Driver explained: 'I am taking a holiday weekend break in Vegas and an eco tourism vacation in South Africa this year,' said the tourist. Why? Tourists cannot be labelled according to their attitudes and beliefs – what they say and what they do, are two totally different things. This is why segmenting tomorrow's tourist is becoming a lot more difficult. If the future is rising incomes and wealth accumulation distributed in ways that alter the balance of the power to even more centricity, along with the age of richness in new forms of connection and association, allows a liberated pursuit of personal identity which is fluid. An identity which is less restricted by background or geography but more by achievement. In the fluid environment, communications channels and technologies are fast moving and instant, which produces a culture of choice enhancement. Tourists have the means for endless choice and creative disorder. They have the power to express opinion and they do so, whether it is through www.tripadvisor.com or www.youtube.com . In fact, they form their opinion not on trusted sources from authority but peer review, hence the importance of consumer generated content and the advocacy of local authentic information as provided, for example, by the citizens of Philadelphia at www.uwishunu.com . They are excellent at using networking tools to get a better deal or complain about poor service. A fluid identity allows tourists to be frivolous, promiscuous and just plain awkward. A fluid identity means tourists want to sample a range of new experiences, hence the rise of the long tail (Anderson 2009) and emergence of bespoke tourism products i.e. specialist cruise markets at www.insightcruises.com . The drivers that shape the phenomena of a fluid identity that are discussed here include: Rising middle classes and wealth distribution Fluidity of values Demanding consumers, endless choice and a complicated life A world without boundaries I will try and be ethical, but…….. Immediacy The feminisation of a have it all society Anxious society Trust, volatility and identity Collective individualism Contested hedonism Contested liberalism Immediacy Fluidity of luxury New life courses Extended families Something new References. Anderson, C (2009) The Long Tail. Random House Publications, Auckland.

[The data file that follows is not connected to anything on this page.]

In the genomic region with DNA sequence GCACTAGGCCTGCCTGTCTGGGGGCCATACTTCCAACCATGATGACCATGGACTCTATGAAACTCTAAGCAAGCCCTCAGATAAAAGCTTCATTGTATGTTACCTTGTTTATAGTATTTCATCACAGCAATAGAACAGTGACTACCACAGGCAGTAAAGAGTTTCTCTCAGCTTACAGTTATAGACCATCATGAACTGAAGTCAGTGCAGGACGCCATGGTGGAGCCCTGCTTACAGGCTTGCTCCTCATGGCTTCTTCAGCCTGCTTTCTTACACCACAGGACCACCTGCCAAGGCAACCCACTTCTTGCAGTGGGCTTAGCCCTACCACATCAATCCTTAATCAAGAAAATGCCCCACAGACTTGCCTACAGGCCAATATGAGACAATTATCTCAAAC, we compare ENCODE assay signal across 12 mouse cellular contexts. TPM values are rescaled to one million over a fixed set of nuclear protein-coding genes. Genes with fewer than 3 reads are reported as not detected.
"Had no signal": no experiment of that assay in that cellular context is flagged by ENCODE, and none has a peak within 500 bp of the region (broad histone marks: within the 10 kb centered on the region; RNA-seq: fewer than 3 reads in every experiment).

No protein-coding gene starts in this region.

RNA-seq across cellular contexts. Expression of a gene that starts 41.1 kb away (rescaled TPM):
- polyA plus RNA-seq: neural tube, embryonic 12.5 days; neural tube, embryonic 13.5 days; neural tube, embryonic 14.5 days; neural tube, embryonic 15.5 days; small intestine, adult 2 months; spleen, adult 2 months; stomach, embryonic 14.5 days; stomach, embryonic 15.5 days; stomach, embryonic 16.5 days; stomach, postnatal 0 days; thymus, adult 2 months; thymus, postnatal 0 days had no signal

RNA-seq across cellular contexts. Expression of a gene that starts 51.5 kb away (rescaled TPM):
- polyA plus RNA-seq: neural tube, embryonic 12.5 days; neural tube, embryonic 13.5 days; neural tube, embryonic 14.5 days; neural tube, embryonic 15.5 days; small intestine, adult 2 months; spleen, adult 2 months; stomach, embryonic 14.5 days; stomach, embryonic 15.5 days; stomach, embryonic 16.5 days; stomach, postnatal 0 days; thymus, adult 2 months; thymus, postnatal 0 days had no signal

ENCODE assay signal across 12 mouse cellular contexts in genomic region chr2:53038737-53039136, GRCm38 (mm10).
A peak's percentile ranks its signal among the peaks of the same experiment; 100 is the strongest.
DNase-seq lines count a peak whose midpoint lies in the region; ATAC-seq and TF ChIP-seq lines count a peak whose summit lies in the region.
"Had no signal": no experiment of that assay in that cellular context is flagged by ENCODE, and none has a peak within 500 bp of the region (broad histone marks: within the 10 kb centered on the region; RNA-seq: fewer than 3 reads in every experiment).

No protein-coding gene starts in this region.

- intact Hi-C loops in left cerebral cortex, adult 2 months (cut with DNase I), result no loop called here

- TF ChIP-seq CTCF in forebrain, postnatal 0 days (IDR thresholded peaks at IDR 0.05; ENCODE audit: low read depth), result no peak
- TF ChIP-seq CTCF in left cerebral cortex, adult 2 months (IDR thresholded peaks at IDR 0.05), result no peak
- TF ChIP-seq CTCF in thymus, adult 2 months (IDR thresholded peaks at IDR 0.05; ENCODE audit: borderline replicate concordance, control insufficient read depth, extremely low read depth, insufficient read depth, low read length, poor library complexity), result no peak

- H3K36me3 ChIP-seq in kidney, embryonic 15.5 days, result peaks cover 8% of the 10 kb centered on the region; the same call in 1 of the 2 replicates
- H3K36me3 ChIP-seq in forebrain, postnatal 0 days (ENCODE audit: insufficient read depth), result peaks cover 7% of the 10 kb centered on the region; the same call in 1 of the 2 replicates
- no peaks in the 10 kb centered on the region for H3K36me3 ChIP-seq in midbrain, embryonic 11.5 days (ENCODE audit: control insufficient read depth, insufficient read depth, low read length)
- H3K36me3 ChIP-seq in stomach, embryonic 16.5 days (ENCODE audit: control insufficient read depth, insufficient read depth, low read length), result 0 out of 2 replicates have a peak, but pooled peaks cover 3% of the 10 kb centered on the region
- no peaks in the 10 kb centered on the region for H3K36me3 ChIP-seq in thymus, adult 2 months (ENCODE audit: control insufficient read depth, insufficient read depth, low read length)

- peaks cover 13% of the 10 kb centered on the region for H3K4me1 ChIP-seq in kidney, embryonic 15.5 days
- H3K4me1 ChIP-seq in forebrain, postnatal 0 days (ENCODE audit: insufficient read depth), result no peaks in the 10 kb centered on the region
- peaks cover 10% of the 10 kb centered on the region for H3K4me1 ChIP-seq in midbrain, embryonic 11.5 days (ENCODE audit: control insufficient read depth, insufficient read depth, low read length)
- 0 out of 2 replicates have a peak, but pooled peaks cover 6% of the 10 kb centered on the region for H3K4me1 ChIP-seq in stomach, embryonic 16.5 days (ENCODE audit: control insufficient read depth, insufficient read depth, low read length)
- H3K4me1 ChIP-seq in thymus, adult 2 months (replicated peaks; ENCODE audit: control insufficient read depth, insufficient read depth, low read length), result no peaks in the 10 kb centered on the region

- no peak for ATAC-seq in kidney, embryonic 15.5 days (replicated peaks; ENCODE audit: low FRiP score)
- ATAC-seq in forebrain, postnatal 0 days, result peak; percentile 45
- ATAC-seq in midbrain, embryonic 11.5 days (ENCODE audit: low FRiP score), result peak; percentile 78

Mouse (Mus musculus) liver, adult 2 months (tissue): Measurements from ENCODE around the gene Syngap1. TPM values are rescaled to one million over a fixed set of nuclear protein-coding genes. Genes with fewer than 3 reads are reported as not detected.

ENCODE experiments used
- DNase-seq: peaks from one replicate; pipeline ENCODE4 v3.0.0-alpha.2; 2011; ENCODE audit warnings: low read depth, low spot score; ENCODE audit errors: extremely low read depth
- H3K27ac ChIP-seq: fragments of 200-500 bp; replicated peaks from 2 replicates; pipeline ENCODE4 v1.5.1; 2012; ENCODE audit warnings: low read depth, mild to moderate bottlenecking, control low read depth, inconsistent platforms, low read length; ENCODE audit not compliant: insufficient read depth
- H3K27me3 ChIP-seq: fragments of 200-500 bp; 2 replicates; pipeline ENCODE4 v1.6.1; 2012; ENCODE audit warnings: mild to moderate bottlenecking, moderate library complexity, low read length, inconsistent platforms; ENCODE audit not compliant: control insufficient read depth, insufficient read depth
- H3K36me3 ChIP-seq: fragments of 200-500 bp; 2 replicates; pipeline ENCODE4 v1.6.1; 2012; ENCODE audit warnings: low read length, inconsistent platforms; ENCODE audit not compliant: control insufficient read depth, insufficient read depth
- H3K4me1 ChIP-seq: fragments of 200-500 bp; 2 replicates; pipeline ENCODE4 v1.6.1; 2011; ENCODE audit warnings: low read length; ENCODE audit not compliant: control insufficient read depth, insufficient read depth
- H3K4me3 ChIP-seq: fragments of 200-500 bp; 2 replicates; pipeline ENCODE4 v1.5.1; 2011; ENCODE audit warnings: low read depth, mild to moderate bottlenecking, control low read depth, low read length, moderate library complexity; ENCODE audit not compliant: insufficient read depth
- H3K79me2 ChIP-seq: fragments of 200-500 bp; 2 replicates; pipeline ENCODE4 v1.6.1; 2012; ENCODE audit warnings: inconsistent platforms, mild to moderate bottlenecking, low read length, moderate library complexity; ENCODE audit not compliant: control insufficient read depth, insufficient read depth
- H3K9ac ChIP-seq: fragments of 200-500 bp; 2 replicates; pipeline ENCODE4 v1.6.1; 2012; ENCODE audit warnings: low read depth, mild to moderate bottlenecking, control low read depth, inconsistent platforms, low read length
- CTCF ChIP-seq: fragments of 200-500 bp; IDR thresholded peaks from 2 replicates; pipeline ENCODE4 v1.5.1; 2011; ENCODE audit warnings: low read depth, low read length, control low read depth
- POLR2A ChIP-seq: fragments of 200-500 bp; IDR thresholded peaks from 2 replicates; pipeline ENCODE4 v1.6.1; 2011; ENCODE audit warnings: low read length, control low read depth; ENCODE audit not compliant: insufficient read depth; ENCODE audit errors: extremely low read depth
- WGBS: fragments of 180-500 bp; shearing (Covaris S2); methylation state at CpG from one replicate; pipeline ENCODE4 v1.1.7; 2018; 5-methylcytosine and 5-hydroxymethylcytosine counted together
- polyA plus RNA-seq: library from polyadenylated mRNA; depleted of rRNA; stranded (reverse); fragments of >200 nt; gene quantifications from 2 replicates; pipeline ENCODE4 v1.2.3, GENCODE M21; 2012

Driver explained: The rising economy in China could lift hundreds of millions of households out of poverty. In 1985, 99% of Chinese consumers could be classified as poor, but by 2025 only 10% might be, according to forecasts by McKinsey (Farrel 2006), has established that urban households may make up one of the largest consumer markets in the world, spending about RMB20 trillion (0.12 RMB: US$1) – almost as much as all Japanese households spend today. Over the next twenty years an increasing number of rural Chinese might migrate to the cities to seek higher-paying jobs. These working consumers, once the country's poorest, will steadily climb the income ladder, creating a massive new middle class. Rapid economic growth will continue to transform the impoverished but largely egalitarian society of China's past into one with distinct income classes. This evolution is already creating a widening gap between rich and poor and tackling the resulting social and economic tension has become a focus of government policy. McKinsey’s projections indicate, however, that China will avoid the ‘barbell economy’ that plagues much of the developing world and which results in large numbers of poor, a small group of the very wealthy, and only a few in the middle. Even as the absolute difference between the richest and poorest continues to widen, incomes will increase across all urban segments. For the future: It is wealth that drives tourism expenditure. As wealth per GDP increases markets will change. Wealth in real terms from countries like Germany will decrease and be replaced by countries like India and China. China’s urban middle class is a strong market for the future, which will spend monies on out of home expenditure and want to travel the world. References Farrel, D. Gersch, U & Stephenson, E (2006) The value of China’s emerging middle classes. Accessed on 1 st March 2009 at http://www.mckinseyquarterly.com/Economic_Studies/Productivity_Performance/The_value_of_China,s_emerging_middle_class_1798